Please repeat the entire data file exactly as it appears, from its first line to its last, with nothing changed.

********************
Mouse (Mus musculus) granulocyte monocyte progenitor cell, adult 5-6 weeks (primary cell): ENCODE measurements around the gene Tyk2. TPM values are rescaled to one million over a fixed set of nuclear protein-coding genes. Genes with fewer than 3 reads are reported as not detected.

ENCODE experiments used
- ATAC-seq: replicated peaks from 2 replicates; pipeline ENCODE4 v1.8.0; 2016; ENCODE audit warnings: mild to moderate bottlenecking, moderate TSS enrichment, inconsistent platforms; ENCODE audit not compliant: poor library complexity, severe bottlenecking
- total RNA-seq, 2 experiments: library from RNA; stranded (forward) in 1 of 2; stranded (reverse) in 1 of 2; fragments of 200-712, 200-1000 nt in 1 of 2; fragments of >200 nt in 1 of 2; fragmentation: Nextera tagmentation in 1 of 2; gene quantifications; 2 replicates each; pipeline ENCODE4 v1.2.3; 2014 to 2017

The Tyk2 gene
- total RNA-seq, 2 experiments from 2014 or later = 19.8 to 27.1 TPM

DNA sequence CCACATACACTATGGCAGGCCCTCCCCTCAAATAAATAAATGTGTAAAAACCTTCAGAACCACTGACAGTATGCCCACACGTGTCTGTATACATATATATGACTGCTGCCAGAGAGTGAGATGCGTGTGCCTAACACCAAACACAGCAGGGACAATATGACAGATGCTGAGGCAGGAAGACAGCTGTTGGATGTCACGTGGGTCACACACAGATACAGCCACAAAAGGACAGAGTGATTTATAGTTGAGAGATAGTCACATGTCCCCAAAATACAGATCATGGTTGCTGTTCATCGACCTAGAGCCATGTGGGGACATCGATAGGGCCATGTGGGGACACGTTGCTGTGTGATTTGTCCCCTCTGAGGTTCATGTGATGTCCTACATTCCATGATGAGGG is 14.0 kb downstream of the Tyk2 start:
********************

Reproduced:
Mouse (Mus musculus) granulocyte monocyte progenitor cell, adult 5-6 weeks (primary cell): ENCODE measurements around the gene Tyk2. TPM values are rescaled to one million over a fixed set of nuclear protein-coding genes. Genes with fewer than 3 reads are reported as not detected.

ENCODE experiments used
- ATAC-seq: replicated peaks from 2 replicates; pipeline ENCODE4 v1.8.0; 2016; ENCODE audit warnings: mild to moderate bottlenecking, moderate TSS enrichment, inconsistent platforms; ENCODE audit not compliant: poor library complexity, severe bottlenecking
- total RNA-seq, 2 experiments: library from RNA; stranded (forward) in 1 of 2; stranded (reverse) in 1 of 2; fragments of 200-712, 200-1000 nt in 1 of 2; fragments of >200 nt in 1 of 2; fragmentation: Nextera tagmentation in 1 of 2; gene quantifications; 2 replicates each; pipeline ENCODE4 v1.2.3; 2014 to 2017

The Tyk2 gene
- total RNA-seq, 2 experiments from 2014 or later = 19.8 to 27.1 TPM

DNA sequence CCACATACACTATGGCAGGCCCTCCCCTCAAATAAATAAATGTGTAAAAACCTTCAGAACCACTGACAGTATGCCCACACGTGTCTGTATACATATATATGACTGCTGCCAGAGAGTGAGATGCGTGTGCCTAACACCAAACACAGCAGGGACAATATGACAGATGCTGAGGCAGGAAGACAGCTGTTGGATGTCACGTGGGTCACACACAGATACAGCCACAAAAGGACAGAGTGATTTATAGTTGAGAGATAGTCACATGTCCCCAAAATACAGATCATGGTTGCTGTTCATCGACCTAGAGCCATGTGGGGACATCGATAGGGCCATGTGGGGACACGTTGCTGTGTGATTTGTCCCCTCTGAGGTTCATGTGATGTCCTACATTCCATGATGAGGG is 14.0 kb downstream of the Tyk2 start: